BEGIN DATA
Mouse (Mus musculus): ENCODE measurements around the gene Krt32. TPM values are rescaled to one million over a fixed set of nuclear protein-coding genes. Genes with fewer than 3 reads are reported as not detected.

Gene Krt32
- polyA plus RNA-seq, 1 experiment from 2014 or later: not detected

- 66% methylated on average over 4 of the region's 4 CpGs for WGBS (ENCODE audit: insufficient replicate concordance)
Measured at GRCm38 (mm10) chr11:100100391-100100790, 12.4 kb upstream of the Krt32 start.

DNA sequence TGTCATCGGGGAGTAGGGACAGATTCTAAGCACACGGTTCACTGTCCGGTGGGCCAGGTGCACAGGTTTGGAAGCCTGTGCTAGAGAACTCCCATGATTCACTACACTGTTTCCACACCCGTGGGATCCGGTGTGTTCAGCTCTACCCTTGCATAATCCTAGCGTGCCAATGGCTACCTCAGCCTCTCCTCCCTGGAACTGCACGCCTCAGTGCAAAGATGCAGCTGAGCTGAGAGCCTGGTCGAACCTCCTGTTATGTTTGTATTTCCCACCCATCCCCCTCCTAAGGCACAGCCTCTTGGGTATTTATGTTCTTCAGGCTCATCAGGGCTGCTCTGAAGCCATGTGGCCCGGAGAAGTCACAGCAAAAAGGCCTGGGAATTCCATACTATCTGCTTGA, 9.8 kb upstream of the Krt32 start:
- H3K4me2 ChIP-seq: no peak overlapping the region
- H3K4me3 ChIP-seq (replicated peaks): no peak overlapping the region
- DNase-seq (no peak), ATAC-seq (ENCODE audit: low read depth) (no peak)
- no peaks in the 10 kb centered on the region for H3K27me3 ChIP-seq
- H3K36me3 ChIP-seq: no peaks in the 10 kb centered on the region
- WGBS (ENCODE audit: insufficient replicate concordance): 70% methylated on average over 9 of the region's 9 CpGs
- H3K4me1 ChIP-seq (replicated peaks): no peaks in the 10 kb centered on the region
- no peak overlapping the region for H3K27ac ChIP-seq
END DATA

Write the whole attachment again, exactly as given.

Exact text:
Mouse (Mus musculus): ENCODE measurements around the gene Krt32. TPM values are rescaled to one million over a fixed set of nuclear protein-coding genes. Genes with fewer than 3 reads are reported as not detected.

Gene Krt32
- polyA plus RNA-seq, 1 experiment from 2014 or later: not detected

- 66% methylated on average over 4 of the region's 4 CpGs for WGBS (ENCODE audit: insufficient replicate concordance)
Measured at GRCm38 (mm10) chr11:100100391-100100790, 12.4 kb upstream of the Krt32 start.

DNA sequence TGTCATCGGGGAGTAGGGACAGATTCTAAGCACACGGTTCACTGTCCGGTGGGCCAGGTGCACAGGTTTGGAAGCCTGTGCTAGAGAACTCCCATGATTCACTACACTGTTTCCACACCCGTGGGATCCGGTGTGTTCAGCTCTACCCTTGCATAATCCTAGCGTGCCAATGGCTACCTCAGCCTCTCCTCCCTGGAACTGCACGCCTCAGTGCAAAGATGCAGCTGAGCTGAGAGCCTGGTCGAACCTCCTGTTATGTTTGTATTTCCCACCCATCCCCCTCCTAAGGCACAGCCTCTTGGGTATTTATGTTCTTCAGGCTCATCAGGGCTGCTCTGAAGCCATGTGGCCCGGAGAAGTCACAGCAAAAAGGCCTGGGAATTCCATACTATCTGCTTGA, 9.8 kb upstream of the Krt32 start:
- H3K4me2 ChIP-seq: no peak overlapping the region
- H3K4me3 ChIP-seq (replicated peaks): no peak overlapping the region
- DNase-seq (no peak), ATAC-seq (ENCODE audit: low read depth) (no peak)
- no peaks in the 10 kb centered on the region for H3K27me3 ChIP-seq
- H3K36me3 ChIP-seq: no peaks in the 10 kb centered on the region
- WGBS (ENCODE audit: insufficient replicate concordance): 70% methylated on average over 9 of the region's 9 CpGs
- H3K4me1 ChIP-seq (replicated peaks): no peaks in the 10 kb centered on the region
- no peak overlapping the region for H3K27ac ChIP-seq